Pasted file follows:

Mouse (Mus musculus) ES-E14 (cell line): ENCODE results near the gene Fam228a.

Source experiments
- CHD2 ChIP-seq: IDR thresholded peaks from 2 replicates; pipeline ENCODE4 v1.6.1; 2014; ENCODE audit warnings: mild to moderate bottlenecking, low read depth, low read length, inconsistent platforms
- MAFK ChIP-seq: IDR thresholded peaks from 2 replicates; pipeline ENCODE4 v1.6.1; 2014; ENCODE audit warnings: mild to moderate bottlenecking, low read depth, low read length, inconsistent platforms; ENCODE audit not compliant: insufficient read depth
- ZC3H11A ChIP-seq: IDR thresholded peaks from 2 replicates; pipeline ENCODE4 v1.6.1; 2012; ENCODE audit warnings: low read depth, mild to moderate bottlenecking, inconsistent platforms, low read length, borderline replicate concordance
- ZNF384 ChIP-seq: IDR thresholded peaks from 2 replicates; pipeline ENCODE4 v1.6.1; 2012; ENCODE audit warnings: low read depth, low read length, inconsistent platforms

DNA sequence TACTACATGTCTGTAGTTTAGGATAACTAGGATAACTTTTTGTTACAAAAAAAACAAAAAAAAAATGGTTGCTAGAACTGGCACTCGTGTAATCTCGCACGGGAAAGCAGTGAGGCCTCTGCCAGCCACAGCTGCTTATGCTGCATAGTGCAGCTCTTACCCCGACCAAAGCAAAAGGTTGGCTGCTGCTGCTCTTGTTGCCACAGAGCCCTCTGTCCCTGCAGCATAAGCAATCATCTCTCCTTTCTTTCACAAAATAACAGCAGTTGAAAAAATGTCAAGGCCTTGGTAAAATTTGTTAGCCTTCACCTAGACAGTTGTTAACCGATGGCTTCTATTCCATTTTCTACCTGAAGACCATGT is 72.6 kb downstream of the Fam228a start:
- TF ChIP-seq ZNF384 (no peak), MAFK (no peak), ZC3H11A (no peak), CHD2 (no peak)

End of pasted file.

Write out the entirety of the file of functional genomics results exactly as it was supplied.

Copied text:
Mouse (Mus musculus) ES-E14 (cell line): ENCODE results near the gene Fam228a.

Source experiments
- CHD2 ChIP-seq: IDR thresholded peaks from 2 replicates; pipeline ENCODE4 v1.6.1; 2014; ENCODE audit warnings: mild to moderate bottlenecking, low read depth, low read length, inconsistent platforms
- MAFK ChIP-seq: IDR thresholded peaks from 2 replicates; pipeline ENCODE4 v1.6.1; 2014; ENCODE audit warnings: mild to moderate bottlenecking, low read depth, low read length, inconsistent platforms; ENCODE audit not compliant: insufficient read depth
- ZC3H11A ChIP-seq: IDR thresholded peaks from 2 replicates; pipeline ENCODE4 v1.6.1; 2012; ENCODE audit warnings: low read depth, mild to moderate bottlenecking, inconsistent platforms, low read length, borderline replicate concordance
- ZNF384 ChIP-seq: IDR thresholded peaks from 2 replicates; pipeline ENCODE4 v1.6.1; 2012; ENCODE audit warnings: low read depth, low read length, inconsistent platforms

DNA sequence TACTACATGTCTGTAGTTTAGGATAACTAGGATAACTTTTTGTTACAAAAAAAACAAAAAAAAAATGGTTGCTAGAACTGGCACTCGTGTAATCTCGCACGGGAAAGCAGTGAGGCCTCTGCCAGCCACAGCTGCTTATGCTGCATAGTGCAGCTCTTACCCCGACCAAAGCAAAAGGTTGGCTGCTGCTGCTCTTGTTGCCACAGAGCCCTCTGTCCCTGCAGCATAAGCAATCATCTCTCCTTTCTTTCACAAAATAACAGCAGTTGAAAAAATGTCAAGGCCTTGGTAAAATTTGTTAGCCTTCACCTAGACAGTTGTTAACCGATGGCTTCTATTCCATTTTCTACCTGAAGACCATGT is 72.6 kb downstream of the Fam228a start:
- TF ChIP-seq ZNF384 (no peak), MAFK (no peak), ZC3H11A (no peak), CHD2 (no peak)